70s Psych Rock from Zambia
Wǒ Men Podcast: The Unsung Heroes of International Media’s China Coverage
Chinese news assistants do vital work at great personal risk. This is their story.
We Insist: A Century Of Black Music Against State Violence
These songs take on some of the ugliest stories in our history and reflect the commitment of Black musicians to telling the truth of how Black people have been wronged, and survived, and fought back.
Rap Research Lab
Rap Research Lab is a community-based creative technology studio that uses a Hiphop framework to develop new ways for people to engage with data and culture.
Archiving is a priority and it happens in real-time in DIY Cultural Diplomacy. The purpose of this is not only to display traces of thoughts and motives behind certain decisions. Archiving as such – collecting and curating texts, videos, images and sounds – allows continuity between different narratives and occasions across space and time. Why is this important? – you might ask. Well, there is an appreciation for continuity in Hip Hop, for example via the art of sampling and knowledge of self. For me personally, it is important because an uninformed (probably white) gaze on this project will try to render it as something exceptional (good or bad). This archive is a work-in-progress in order to show the continuity between what this project aspires to do and what others have done before me. One can also mirror this thinking in the scholarship of philosopher Michel Foucault (1926-1984).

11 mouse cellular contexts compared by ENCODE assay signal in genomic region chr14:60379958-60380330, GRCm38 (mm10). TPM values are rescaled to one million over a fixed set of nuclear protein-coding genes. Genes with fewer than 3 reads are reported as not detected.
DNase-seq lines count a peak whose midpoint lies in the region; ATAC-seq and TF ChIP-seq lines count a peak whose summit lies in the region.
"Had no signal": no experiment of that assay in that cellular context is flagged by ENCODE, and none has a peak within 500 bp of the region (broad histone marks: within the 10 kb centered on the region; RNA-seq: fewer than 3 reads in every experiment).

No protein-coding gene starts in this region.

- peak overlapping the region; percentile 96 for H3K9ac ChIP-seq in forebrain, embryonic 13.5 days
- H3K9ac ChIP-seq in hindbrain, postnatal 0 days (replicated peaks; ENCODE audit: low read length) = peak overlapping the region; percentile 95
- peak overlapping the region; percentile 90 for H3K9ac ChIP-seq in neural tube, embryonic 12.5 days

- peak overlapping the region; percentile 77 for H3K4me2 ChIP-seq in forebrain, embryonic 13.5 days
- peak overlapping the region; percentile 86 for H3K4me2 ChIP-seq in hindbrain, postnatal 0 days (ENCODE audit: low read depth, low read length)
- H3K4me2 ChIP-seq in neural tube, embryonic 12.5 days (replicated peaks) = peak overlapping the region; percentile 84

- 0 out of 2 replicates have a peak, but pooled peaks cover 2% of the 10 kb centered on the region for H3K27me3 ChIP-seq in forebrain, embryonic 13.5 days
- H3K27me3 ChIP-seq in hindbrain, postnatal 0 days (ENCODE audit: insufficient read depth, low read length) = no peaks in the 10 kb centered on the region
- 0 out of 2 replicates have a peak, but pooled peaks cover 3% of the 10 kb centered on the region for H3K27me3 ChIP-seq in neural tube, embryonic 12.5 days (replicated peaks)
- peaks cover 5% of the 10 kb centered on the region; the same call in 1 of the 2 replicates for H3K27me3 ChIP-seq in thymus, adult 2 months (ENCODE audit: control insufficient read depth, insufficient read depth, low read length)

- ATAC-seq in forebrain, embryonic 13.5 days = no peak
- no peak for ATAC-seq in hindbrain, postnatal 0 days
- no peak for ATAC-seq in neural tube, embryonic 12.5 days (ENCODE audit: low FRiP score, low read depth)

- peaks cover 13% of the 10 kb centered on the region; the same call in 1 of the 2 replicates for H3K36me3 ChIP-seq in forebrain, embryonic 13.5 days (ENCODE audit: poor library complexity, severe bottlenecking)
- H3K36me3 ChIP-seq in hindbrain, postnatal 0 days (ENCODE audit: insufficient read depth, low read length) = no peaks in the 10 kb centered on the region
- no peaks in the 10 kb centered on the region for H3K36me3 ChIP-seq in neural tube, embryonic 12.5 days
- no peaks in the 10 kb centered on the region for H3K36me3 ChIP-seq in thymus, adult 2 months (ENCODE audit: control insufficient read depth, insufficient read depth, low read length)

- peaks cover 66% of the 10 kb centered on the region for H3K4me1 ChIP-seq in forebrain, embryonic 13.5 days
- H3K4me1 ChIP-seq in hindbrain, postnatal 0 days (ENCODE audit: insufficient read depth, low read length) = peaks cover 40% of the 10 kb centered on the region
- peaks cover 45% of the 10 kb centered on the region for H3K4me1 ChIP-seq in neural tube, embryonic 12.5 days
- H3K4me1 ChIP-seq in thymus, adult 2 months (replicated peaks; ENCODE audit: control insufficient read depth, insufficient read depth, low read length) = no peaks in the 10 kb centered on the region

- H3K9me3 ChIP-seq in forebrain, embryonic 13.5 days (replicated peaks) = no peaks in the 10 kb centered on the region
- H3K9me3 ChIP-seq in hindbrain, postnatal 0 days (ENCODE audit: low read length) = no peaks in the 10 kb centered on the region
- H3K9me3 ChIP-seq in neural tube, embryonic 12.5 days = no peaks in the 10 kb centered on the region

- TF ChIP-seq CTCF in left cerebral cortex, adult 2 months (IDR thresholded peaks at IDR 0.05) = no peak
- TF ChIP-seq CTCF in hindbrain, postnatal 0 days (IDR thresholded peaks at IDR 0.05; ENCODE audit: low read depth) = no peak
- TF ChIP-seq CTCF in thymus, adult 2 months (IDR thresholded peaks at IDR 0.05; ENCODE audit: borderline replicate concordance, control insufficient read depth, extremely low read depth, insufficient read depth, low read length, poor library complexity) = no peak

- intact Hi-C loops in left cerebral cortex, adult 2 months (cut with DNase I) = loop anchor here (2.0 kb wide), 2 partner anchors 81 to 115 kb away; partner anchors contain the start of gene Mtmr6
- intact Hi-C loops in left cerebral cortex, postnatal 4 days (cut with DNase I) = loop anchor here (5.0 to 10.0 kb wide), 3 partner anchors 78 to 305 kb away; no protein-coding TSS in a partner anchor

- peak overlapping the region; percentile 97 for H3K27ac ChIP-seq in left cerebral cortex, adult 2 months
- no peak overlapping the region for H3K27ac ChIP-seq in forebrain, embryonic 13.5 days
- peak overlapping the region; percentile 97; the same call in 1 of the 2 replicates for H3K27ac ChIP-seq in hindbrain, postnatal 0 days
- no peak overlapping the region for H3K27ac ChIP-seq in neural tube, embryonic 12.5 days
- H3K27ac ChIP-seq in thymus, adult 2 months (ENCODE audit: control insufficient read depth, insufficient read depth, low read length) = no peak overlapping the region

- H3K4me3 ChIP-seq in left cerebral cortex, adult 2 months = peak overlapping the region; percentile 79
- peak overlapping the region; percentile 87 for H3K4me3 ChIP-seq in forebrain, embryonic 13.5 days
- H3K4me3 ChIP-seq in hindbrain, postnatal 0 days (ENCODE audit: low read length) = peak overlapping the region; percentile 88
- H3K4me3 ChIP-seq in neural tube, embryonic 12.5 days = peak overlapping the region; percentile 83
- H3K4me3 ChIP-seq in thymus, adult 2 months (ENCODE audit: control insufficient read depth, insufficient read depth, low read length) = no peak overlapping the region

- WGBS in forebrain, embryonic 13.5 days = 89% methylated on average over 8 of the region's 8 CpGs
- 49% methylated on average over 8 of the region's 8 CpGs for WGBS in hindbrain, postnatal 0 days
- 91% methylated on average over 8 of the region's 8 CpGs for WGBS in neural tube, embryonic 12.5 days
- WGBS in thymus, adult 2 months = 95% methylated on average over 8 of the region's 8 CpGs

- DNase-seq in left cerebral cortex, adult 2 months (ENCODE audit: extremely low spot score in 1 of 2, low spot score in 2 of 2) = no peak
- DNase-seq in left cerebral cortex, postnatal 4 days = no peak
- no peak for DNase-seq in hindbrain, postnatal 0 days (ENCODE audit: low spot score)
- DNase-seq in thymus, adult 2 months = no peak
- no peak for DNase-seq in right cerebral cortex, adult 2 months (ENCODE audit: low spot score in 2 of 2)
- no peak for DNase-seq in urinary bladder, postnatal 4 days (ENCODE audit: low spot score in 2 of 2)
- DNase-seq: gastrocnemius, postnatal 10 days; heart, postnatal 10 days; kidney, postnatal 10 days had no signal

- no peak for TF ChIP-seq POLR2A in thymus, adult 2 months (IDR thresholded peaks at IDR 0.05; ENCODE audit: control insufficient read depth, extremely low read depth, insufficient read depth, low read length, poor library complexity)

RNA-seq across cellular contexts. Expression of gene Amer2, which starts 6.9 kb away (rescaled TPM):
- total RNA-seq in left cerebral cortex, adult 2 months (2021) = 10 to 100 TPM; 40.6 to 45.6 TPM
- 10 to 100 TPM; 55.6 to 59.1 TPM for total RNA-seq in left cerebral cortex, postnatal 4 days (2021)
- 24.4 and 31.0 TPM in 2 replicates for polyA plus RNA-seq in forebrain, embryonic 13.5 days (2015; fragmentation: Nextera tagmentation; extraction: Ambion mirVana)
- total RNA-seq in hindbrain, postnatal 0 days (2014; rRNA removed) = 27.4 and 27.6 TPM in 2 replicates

Foucault put much effort into making the point that there is reciprocity between power and knowledge. It is not a philosophical point as much as it is an empirical observation by way of historical content. He spent a lot of time in archives and made the observation that historical records are not just byproducts of the past. History is actively made by a user: writing, recording, photographing, curating and conservation etc. By studying historical records Foucault investigated how ways of thinking and ways of doing things emerged.
The point is that power is crafted through symmetry between ideas and activities across time and space. What is power then? – you might ask. Well, Foucault gave up on that question. So I’m not going to bother. Instead, the important thing is how it works: The archive enables the exercise of power. From here, one can consider the archive to be a metaphor; a concert hall perhaps, or a website.
Arjun Appadurai explains this point in the essay Archive and Aspiration (2003), accessible here. The following quote illustrate his reasoning, which DIY Cultural Diplomacy subscribes to:
Thus, we should begin to see all documentation as intervention, and all archiving as part of some sort of collective project. Rather than being the tomb of the trace, the archive is more frequently the product of the anticipation of collective memory. Thus the archive is itself an aspiration rather than a recollection.Appadurai, 2003, p. 16
DIY Cultural Diplomacy’s multimedia archive is about building capacity to construct symmetries between ways of thinking and doing things, not only novel but willingly anchored to the past as well. If you want to contribute to this growing archive of DIY Cultural Diplomacy, don’t hesitate to get in touch!